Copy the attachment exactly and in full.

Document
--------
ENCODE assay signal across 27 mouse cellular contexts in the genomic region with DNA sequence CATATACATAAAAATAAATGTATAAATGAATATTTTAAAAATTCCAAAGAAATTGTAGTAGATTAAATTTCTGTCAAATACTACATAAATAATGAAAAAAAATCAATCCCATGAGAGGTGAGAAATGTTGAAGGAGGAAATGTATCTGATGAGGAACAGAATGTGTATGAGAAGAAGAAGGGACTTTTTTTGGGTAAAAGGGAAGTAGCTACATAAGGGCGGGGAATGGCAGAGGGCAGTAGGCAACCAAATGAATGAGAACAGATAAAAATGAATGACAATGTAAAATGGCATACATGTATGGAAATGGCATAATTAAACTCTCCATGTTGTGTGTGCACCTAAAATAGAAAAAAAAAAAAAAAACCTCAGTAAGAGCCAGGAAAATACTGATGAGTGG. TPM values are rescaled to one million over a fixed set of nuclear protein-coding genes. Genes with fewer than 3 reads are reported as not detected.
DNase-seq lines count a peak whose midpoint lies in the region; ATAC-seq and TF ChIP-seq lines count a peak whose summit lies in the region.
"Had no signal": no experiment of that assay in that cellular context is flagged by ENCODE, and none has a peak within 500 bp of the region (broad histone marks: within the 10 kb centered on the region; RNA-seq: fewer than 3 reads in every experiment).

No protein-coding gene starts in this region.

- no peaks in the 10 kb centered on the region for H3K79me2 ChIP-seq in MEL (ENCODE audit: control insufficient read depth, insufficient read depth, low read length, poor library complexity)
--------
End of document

ENCODE assay signal across 27 mouse cellular contexts in the genomic region with DNA sequence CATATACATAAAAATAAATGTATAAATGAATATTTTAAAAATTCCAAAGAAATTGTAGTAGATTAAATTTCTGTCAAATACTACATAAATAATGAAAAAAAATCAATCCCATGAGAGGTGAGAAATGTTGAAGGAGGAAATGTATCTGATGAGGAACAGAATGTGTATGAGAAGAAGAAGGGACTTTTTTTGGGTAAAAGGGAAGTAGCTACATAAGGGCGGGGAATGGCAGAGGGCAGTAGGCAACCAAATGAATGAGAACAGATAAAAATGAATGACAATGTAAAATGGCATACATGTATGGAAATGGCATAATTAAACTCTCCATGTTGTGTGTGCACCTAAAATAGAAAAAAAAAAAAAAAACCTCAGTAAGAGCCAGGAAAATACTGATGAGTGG. TPM values are rescaled to one million over a fixed set of nuclear protein-coding genes. Genes with fewer than 3 reads are reported as not detected.
DNase-seq lines count a peak whose midpoint lies in the region; ATAC-seq and TF ChIP-seq lines count a peak whose summit lies in the region.
"Had no signal": no experiment of that assay in that cellular context is flagged by ENCODE, and none has a peak within 500 bp of the region (broad histone marks: within the 10 kb centered on the region; RNA-seq: fewer than 3 reads in every experiment).

No protein-coding gene starts in this region.

- no peaks in the 10 kb centered on the region for H3K79me2 ChIP-seq in MEL (ENCODE audit: control insufficient read depth, insufficient read depth, low read length, poor library complexity)